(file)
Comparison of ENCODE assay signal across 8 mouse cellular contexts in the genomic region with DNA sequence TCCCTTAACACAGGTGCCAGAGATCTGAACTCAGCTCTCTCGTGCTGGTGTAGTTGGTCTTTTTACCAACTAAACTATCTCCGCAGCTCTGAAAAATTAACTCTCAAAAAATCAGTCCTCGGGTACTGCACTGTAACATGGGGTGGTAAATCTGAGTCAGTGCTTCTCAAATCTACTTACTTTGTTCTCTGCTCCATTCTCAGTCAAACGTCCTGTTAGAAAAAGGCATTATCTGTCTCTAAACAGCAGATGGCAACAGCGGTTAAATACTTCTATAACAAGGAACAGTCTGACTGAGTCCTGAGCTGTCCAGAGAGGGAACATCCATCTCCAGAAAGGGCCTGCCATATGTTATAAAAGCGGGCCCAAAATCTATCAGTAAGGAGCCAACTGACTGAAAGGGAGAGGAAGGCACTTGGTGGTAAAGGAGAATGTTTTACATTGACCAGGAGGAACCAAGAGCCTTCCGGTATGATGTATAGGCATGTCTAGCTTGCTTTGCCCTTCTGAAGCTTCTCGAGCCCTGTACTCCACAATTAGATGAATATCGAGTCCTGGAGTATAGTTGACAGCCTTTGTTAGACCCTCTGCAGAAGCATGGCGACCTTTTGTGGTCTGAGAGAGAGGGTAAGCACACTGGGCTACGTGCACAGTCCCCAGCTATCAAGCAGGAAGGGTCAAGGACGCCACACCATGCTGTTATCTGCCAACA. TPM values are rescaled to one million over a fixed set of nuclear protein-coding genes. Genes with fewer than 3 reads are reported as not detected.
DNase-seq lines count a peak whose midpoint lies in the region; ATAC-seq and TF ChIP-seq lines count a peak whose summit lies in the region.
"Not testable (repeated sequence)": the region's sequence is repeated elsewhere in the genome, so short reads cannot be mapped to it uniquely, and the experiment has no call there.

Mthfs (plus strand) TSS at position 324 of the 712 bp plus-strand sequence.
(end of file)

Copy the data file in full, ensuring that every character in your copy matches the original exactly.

Comparison of ENCODE assay signal across 8 mouse cellular contexts in the genomic region with DNA sequence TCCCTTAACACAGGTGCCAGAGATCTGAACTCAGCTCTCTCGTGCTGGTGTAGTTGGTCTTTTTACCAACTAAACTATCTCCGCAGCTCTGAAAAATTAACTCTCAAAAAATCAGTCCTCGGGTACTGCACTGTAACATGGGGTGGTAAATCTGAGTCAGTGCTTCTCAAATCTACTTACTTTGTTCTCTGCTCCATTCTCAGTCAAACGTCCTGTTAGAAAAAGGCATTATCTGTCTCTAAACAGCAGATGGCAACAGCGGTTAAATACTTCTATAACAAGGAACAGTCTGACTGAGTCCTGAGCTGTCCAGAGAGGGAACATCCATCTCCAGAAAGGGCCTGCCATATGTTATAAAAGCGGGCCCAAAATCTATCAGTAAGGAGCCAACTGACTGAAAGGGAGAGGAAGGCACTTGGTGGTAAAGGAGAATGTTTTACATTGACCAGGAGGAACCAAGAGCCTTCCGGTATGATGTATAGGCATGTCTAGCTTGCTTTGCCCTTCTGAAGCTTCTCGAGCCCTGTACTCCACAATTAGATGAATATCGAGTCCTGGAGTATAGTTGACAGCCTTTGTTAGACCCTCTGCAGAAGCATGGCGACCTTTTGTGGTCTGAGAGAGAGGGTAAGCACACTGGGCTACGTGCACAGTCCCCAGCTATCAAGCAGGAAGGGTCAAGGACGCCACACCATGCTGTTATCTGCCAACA. TPM values are rescaled to one million over a fixed set of nuclear protein-coding genes. Genes with fewer than 3 reads are reported as not detected.
DNase-seq lines count a peak whose midpoint lies in the region; ATAC-seq and TF ChIP-seq lines count a peak whose summit lies in the region.
"Not testable (repeated sequence)": the region's sequence is repeated elsewhere in the genome, so short reads cannot be mapped to it uniquely, and the experiment has no call there.

Mthfs (plus strand) TSS at position 324 of the 712 bp plus-strand sequence.